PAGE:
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Burden of Proof

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Introduction

Harold set up a business without obtaining a licence as required by statute. He insured his business premises under a policy covering loss or damage except where caused by arson. Shortly afterwards, the premises are burnt to the ground. Harold is now suing the insurers. They deny liability to pay on the ground that they are not satisfied the fire started accidentally. Further, Harold is being prosecuted by the local authority for carrying on his business without a licence. Explain the different burdens of proof that can be recognised and consider the application of these rules in relation to both the civil action brought by Harold and the prosecution by the local authority. The aim of this assignment is to explain the different burdens of proof that can be recognised and consider the application of these rules in relation to both the civil action brought by Harold and the prosecution by the local authority. When an issue of fact has to be proved in a court of law, it first necessary to consider the burdens borne by the parties and so, in order to do this one needs to establish what are the different burdens of proof that can be recognised1. The general meaning of the phrase 'burden of proof'2 is "...the obligation to prove"3. However the burden of proof can then be divided into two different principles known as the legal burden and the evidential burden. The legal burden of proof has also been referred to as 'the burden of proof', 'probative burden' or the 'ultimate burden'. Another name given is 'the burden of proof on the pleadings' to show that this burden is sometimes indicated by the pleadings. The legal burden is defined as; "...the obligation of a party to meet the requirement that a fact in issue be proved or (disproved)..."4. The evidential burden is also referred to as 'the burden of adducing evidence' and 'the duty of passing the judge'. ...read more.

Middle

In this case the opinions of the Lords were solicited before Parliament as to what procedure should be followed in the event of a defendant raising a defence of insanity and the conclusion was the emergence of the M'Naghten17 rules. In R v. Edwards18 a defendant was charged with selling alcohol without an appropriate licence. The defendant alleged that it was the duty of the prosecution to prove that he did not have the appropriate licence. The Court of Appeal said: "In our judgment this line of authority establishes that over the centuries the common law...has evolved an exception to the fundamental rule that the prosecution must prove every element of the offence charged...It is limited to offences arising under enactments which prohibit the doing of an act save in specified circumstances or by persons of a specified classes or with specified qualifications or with the licence or permission of specified authorities." Statute seems to make undesirable inroads on the basic presumption of innocence, as stated in Lambert19. The Court of Appeal decision in R v. Edwards20 was later confirmed by the House of Lords in R v. Hunt21 where it was said that Section 101 of the Magistrates Courts Act (1980) sets out the common law rule in statutory form. In Westminster City Council v. Croyalgrange Ltd22 by contrast, no reliance could be placed on Section 101 of the 1980 Act. A company had let premises to a person who used them for a sex business without a license. The Local Government (Miscellaneous Provisions) Act (1982) states that whereby a person knowingly causes or permits the use of premises, commits an offence. Paragraph 6 of the Act explicitly states that no person shall use any premises for the purposes of a sex business without the appropriate license. The House of Lords in this case held that Section 101 was inapplicable because the exception qualified the prohibition and not the offence. ...read more.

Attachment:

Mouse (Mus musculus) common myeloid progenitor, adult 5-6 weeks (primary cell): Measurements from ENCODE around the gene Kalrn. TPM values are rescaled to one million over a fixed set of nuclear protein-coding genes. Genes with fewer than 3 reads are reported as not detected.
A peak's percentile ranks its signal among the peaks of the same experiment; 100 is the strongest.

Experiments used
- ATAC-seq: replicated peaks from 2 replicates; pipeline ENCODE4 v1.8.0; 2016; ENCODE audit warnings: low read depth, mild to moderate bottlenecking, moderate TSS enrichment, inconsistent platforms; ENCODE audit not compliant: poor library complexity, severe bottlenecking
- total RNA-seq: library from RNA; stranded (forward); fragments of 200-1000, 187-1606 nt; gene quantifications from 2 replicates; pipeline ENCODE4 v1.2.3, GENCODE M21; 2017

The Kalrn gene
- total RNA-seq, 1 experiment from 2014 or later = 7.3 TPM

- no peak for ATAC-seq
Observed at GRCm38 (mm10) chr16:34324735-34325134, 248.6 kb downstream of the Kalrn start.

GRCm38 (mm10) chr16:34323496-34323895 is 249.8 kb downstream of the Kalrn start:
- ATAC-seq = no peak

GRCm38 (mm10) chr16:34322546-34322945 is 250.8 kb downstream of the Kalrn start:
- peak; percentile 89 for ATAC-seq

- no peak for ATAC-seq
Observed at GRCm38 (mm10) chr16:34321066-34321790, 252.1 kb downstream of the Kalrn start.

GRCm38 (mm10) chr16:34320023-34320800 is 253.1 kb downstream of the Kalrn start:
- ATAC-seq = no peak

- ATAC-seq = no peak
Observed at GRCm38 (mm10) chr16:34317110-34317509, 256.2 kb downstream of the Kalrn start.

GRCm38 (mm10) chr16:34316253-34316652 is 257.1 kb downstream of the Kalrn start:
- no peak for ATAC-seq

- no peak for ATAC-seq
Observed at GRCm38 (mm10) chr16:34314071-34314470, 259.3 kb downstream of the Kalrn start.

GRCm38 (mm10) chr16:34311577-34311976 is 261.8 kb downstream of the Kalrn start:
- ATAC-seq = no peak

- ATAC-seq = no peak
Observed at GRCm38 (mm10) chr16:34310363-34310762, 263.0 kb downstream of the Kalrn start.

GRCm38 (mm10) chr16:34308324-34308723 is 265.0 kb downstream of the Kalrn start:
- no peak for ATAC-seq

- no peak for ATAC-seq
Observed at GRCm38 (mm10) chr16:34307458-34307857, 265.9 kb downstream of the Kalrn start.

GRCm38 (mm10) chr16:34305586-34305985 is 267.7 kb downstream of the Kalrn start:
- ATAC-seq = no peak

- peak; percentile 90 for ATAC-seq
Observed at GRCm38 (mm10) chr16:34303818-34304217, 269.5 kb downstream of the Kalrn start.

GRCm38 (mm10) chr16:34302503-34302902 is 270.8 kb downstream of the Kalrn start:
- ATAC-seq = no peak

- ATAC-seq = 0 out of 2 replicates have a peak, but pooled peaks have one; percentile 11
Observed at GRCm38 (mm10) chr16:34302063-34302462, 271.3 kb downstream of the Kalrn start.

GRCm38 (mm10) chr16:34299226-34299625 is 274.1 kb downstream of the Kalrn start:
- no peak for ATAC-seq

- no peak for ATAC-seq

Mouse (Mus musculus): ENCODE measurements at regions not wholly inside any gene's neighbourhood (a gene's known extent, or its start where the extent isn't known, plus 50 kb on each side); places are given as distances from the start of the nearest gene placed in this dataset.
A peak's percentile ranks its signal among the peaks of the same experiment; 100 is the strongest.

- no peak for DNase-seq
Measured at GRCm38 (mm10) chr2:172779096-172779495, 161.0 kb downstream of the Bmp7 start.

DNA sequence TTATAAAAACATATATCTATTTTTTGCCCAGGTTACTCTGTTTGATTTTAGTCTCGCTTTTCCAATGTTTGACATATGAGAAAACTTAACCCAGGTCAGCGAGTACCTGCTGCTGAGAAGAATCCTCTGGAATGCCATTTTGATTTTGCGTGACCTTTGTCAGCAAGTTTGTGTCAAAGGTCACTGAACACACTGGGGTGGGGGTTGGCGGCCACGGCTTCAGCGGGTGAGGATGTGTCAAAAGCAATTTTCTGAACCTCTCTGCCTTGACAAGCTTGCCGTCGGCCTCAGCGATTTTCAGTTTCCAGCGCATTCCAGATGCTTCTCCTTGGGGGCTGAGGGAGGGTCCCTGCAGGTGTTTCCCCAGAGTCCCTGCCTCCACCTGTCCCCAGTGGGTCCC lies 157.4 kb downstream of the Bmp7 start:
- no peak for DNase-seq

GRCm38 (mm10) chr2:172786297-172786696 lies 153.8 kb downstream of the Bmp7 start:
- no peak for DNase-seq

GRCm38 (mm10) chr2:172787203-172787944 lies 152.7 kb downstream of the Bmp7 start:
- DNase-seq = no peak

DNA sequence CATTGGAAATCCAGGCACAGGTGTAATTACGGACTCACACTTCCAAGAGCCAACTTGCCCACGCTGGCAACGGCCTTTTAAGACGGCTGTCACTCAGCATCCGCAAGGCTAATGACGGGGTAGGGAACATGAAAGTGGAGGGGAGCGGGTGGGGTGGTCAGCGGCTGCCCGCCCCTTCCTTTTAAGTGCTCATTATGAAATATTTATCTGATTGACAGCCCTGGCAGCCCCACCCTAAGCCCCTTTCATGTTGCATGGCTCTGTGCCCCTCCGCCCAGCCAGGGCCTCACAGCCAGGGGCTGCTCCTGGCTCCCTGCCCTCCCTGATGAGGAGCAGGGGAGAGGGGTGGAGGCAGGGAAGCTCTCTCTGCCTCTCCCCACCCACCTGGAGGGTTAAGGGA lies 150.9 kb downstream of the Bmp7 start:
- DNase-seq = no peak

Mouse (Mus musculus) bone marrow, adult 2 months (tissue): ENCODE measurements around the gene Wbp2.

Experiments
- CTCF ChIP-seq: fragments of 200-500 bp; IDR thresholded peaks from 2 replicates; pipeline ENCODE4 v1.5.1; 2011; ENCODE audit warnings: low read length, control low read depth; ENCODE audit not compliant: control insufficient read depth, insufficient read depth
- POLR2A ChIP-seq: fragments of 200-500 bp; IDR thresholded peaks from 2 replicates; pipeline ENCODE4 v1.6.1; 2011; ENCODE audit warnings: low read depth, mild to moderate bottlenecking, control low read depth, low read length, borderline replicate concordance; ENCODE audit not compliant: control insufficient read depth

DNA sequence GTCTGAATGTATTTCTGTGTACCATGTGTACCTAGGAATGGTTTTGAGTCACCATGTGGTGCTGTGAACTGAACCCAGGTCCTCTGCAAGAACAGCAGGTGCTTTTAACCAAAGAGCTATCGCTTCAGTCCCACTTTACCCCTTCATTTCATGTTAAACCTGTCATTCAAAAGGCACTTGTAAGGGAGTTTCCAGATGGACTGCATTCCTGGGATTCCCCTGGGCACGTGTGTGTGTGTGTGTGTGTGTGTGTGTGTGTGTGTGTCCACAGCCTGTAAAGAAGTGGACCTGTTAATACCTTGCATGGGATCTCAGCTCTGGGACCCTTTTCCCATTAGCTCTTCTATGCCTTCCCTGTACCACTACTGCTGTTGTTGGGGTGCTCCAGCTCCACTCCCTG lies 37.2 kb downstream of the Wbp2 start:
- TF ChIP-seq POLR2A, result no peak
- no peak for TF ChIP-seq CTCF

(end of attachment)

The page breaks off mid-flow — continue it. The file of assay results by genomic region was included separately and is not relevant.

Conclusion

In that case practical considerations supported that the burden be borne by the defendant and it was justified by the fact that all the relevant facts were within the defendant's exclusive knowledge. The offence in question was a strict liability offence and the sentence was not a severe one which is proportionate to impose a burden on the defendant. It is common knowledge that parliament has legislated in a way which on closer scrutiny shows a complete and total disregard of the presumption of innocence. The judges are thus found to be reading down the statutes to mitigate their harshness on accused persons. The judges respect the will of parliament and at the same time respecting the presumption of innocence. 1 Colin Tapper; Cross & Tapper on Evidence; 11th edn; Oxford University Press 2007 2 Adrian Keane; Modern Law of Evidence; 6th edn; Oxford University Press 2006 3 Adrian Keane; Modern Law of Evidence; 6th edn; Oxford University Press 2006 4 Colin Tapper; Cross & Tapper on Evidence; 11th edn; Oxford University Press 2007 5 Adrian Keane; Modern Law of Evidence; 6th edn; Oxford University Press 2006 6 Human Rights Act 1998 7 Section 101 8 Magistrates Court Act 1980 (originated in the Summary Jurisdiction Act 1848 Section 14) 9 [1886] 12 App Cas 41, HL 10 [1968] AC 107 11 [2003] BLR 271, CA at [28] 12 [1942] AC 154, HL 13 [1918] 2 KB 78 14 [1894] P 226, CA 15 [1935] AC 462, HL 16 [1843] 10 CI & Fin 200, HL 17 [1843] 10 CI & Fin 200, HL 18 [1975] QB 27 CA 19 R v Lambert [2002] 2 AC 545 20 [1975] QB 27 CA 21 [1987] 1 All ER 1, HL 22 [1986] 83 Cr App R 155, HL 23 [1987] 1 All ER 1, HL 24 [1975] QB 27 CA 25 [1943] KB 607 26 Section 3(1) 27 [1999] 3 WLR 972, HL 28 Section 16(A) 29 Article 6(2) 30 R v Lambert [2002] 2 AC 545 31 [2003] EWHC 273 32 [2000] EWHC 272 ?? ?? ?? ?? Tehseen Afsar- 100011658 Larry Mead- 6LA008 ...read more.

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